Montana, Oregon and Washington. It would also not be possible for her to engage in
physician assisted suicide because she is in a vegetative state that cannot allow her to self-
administer the lethal drugs used in physician assisted suicide. As such, the only option left is
the withdrawal of fluid and food supply in order to terminate her life. However, this is not the
end of the ethical and legal challenge. The major challenge is that Terri is in a vegetative state
and she cannot offer her consent on what she desires.

Euthanasia-Terri Schiavo’s Case. 3
According to ethical standards by the American Nurses Association (ANA), a
patient’s autonomy should be observed by allowing a patient to make autonomous decisions
(ANA, 2011). This ethical standard allows for a patient’s input to be included in decision-
making (ANA, 2011). In Terri’s case, she cannot make her own autonomous decision, but her
husband is available to ensure that her could-be decisions in such a case are upheld.
Therefore, her husband’s call for withdrawal of food and fluid supply is an autonomous
decision because had she been able to communicate, she would perhaps relay the same
information or decision. This kind of decision-making is upheld in cases where patients are in
state that they themselves cannot offer their own autonomous decisions. In this case, the
making of the decision by the husband is right in accordance to the 1990 Patient Self
Determination Act, which permits the making of autonomous decisions (American Cancer
Society, 2013). This act ensures that competent people can make their wishes known while
competent, and these wishes can be later applied and used when these people are in the
anticipated situation at their end of life and probably incompetent (American Cancer Society,
2013). The act also allows an attorney to designate an appropriate competent person to help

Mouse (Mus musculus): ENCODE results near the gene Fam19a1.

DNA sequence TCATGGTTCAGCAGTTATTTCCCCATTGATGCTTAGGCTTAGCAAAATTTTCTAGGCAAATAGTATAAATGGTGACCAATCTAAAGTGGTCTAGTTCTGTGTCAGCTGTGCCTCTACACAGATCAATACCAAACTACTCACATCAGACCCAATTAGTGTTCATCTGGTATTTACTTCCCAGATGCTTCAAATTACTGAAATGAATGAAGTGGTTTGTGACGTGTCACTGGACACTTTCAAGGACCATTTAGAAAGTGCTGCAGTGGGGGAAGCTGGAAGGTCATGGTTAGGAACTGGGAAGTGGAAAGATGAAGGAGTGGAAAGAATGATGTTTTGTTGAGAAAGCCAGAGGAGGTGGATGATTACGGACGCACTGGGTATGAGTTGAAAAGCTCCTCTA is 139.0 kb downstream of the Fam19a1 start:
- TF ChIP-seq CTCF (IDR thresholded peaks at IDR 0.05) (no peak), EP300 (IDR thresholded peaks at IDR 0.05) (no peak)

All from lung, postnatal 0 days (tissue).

in the making of end of life decisions when a person is no longer competent. Therefore, either
way Terri’s husband had a right to make decisions about her end of life (American Cancer
Society, 2013).

From a different perspective, as a medical practitioner, one is expected to always
engage in acts that are beneficial as stated in the beneficence principle (Pantilat, 2008). The
withdrawal of fluid and food supply can directly cause death, which is not a beneficial act in
its first sense and appearance. However, if this act is done with the request of the patient, then
it is being done with the best interest of the patient in mind. As such, one can say that the
withdrawal of the tube in Terri’s case was done with her best interests in mind, and this can
be termed as a beneficial act from the fact that it has been done with the patient’s best interest

Euthanasia-Terri Schiavo’s Case. 4
in mind. The act of tube withdrawal is also in line with the observance of the non-
maleficence principle because the practitioners do not directly get involved in causing any
harm (Pantilat, 2008).

In a nutshell, while all these ethical and legal observances may have been made in
Terri’s case, in the eye of most Christian faiths, the act was unethical because life is a gift,
and sanctity of life should always be upheld and at all costs. Therefore, while the decision
was legal and applicable to the case, under the religious dictates, the actions were not right
because they demeaned a life and made it appear as if one life is more important than another.
This is wrong before the eyes of most religious faiths where all lives are equally important.

References

American Cancer Society (2013).The Patient Self-Determination Act (PSDA).